9. Jeff Roark

    Jeff Roark Triple-Digit Post Count

    Anna- honestly I wouldn't waste much thought on this stuff. Just keep doing what you do, it seems to work.
    Anna C and Molson like this.
  10. Midlife Beast

    Midlife Beast Double-Digit Post Count

    I've completed exactly once, 20 years ago, and I was kind of still a newbie at the time. I'd never pulled more than 385 in the gym, but on my third DL attempt my coach said "you're doing 425" and I was surprised but it went right up. I think the difference was just the adrenaline of a meet environment, on an 18 year old nervous system.
  11. Bro Mo

    Bro Mo Quadruple-Digit Post Count

    Some track coaches have athletes train at current race paces intermixed with days of goal paces. I think it's more common for coaches to use only current best paces rather than goal paces though. Some very successful track programs simply do a lot of repeats at best race pace for shorter distances while increasing volume with number of repeats rather than increasing pace or distance.

    Seems like trying to use the same concept, one would simply put something like a 3RM weight on the bar and build up volume of singles at that weight or doubles of a 5RM weight until a new test day. Conceptually, Justa singles come to mind as an example.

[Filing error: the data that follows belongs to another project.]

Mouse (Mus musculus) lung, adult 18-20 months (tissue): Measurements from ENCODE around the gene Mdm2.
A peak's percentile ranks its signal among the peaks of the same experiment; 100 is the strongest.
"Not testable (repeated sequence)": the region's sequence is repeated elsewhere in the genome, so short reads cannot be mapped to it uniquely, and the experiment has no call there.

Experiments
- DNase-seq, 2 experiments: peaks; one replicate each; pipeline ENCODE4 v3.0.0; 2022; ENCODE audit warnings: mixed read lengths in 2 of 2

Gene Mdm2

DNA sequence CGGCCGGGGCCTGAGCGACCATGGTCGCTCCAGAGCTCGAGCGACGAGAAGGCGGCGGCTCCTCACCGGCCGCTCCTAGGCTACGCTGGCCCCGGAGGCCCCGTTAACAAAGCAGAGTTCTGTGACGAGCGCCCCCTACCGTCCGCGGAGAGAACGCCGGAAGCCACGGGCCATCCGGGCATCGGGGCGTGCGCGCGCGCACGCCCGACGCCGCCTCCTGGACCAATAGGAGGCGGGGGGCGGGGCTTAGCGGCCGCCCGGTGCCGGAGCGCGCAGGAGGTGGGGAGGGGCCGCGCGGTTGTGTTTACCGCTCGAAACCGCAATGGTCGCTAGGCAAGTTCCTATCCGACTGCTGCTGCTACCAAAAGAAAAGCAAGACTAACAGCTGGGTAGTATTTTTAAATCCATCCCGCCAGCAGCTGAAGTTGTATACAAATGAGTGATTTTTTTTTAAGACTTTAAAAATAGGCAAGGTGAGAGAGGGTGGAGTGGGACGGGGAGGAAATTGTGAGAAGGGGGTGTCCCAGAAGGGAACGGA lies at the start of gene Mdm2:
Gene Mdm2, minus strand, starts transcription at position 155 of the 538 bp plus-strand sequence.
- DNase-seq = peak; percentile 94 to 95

12. LoneRider

    LoneRider More than 300 posts

    From previous reads (namely Beyond Bodybuilding and various books by Jim Wendler) a training max is 85%-90% of a 1RM. In the case of Mr. Wendler's work the training max means a weight one can complete with some effort but not anywhere near 'overstrain'. He states its to prevent burnout.

    For me, personally (currently running through a 5/3/1 cycle) I find the 85% training max lets me get some good heavy lifting in without breaking it off in me for other things I have to do (PT with my unit 3x/week (we get two gym days in a week where I run 5/3/1)) and other activities (5x/week I train in Jiu Jitsu and Muay Thai). The training max lets me train reasonably heavy with a decreased likelihood of burnout.

    In the Wendler system Training maxes allow for 'autoregulation' and thus avoiding burnout.
  13. Anna C

    Anna C More than 5000 posts Elite Certified Instructor

    Yes... But for me there seems to be no difference, so if I was to use his programs and populate the program using my gym/competition (same) 1RM of 305 lbs, or use 85% of that, or 260 lbs, that's a HUGE difference. Not sure which would be "better" for 5/3/1. The reps and sets in 5/3/1 are then using a smaller percentage of that number.

    But, doesn't really matter, as my current programming doesn't distinguish between the two.